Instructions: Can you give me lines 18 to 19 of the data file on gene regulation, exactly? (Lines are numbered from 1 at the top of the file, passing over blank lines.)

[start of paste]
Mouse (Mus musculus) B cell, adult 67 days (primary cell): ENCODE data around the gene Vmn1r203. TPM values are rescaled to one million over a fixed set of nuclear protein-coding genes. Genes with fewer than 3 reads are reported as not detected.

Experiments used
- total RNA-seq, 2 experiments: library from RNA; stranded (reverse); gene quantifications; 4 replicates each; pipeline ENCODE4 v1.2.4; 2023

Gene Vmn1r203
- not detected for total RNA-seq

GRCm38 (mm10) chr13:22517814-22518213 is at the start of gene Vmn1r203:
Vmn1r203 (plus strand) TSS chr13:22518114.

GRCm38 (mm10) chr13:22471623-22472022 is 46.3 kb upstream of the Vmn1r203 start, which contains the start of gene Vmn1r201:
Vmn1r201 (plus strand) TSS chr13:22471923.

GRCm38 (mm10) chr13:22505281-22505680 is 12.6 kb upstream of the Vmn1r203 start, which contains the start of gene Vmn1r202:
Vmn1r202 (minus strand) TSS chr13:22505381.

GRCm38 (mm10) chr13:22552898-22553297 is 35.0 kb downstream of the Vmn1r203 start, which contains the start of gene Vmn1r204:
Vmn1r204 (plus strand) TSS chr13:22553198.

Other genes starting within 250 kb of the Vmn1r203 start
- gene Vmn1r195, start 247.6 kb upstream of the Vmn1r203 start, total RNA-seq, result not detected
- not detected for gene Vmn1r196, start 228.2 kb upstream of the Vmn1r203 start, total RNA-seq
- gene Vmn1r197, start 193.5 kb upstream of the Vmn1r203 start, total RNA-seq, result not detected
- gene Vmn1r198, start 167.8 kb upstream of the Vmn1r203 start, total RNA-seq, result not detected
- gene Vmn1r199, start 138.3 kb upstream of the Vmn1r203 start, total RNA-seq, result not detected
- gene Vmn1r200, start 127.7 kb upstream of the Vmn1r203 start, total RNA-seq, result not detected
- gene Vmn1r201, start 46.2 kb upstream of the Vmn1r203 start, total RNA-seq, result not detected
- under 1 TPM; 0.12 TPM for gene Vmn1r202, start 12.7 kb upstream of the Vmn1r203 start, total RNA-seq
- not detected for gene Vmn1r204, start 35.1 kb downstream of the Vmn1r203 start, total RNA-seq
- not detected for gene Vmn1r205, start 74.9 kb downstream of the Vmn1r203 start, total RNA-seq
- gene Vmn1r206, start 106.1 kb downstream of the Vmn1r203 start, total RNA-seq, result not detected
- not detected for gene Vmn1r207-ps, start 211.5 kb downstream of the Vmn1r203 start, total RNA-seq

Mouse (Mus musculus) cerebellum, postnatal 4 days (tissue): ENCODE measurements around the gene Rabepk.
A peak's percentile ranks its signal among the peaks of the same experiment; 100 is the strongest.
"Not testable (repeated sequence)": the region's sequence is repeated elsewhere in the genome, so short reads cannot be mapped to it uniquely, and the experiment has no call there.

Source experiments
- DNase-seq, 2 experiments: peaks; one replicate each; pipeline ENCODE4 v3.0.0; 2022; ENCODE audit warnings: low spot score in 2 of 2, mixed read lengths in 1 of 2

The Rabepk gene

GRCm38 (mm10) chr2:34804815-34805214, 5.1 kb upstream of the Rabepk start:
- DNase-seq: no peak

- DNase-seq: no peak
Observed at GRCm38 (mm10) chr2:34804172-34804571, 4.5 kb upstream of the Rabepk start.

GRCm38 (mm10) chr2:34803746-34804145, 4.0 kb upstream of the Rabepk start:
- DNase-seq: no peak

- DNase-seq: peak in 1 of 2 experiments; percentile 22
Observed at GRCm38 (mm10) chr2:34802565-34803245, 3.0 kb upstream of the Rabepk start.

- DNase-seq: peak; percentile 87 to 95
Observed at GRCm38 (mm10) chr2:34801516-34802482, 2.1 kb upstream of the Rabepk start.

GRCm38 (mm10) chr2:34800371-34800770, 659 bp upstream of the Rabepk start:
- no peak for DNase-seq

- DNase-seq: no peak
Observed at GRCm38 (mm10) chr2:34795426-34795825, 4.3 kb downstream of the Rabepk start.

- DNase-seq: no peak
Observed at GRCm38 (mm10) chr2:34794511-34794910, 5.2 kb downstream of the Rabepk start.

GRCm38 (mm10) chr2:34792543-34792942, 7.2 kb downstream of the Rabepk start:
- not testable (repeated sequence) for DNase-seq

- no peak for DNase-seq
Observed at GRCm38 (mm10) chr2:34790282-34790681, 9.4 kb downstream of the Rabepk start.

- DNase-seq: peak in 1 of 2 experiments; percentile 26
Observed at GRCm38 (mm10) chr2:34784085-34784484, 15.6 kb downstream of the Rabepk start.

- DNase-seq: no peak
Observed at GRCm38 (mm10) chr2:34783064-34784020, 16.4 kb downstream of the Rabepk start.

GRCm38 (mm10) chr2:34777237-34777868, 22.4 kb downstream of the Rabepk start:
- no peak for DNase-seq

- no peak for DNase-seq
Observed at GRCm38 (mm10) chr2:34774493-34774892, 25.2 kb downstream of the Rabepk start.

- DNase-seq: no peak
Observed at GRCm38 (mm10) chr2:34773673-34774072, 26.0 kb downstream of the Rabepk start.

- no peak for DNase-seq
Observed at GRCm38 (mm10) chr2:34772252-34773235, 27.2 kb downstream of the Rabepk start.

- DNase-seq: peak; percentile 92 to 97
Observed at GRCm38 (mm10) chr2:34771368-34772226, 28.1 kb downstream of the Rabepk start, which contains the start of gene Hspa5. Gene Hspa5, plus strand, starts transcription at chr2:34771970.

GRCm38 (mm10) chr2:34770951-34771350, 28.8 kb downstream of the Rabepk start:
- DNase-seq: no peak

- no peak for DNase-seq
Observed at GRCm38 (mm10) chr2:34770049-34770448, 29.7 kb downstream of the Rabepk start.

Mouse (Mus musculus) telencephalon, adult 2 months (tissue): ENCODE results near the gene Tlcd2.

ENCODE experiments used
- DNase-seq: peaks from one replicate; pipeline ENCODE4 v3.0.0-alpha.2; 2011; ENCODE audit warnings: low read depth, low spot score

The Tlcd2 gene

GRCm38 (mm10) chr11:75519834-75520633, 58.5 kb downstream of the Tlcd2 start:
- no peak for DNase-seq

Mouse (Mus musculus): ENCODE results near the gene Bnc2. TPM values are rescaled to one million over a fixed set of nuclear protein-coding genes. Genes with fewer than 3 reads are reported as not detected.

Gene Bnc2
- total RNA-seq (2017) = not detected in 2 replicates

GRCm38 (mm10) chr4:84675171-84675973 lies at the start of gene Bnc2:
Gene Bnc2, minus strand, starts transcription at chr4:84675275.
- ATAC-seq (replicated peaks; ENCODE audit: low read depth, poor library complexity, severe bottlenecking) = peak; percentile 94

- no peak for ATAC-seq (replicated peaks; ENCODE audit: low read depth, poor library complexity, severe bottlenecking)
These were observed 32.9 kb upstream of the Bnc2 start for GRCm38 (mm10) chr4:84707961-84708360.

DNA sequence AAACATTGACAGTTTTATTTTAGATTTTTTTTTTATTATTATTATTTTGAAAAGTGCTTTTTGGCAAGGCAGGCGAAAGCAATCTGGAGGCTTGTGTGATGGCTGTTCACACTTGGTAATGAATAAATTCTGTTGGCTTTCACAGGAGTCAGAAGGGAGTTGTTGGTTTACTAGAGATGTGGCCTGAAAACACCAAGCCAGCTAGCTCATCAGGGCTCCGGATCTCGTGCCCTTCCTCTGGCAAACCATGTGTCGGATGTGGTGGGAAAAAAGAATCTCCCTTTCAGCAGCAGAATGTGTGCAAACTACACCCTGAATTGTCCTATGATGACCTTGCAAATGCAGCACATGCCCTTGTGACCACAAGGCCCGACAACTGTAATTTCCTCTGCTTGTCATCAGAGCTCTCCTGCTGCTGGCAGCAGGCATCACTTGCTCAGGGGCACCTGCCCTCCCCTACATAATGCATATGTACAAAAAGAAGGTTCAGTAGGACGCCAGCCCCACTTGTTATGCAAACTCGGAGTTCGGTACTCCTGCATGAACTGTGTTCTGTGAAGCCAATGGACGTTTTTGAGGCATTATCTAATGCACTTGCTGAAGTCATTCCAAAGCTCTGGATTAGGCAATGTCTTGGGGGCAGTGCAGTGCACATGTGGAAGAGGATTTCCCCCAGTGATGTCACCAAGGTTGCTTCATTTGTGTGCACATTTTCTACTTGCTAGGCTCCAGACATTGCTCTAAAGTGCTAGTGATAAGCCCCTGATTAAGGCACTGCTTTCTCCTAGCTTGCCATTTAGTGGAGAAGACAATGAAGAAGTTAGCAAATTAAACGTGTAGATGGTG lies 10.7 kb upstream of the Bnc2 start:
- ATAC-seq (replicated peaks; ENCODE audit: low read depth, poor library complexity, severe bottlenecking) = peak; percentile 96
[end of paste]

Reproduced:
- gene Vmn1r198, start 167.8 kb upstream of the Vmn1r203 start, total RNA-seq, result not detected
- gene Vmn1r199, start 138.3 kb upstream of the Vmn1r203 start, total RNA-seq, result not detected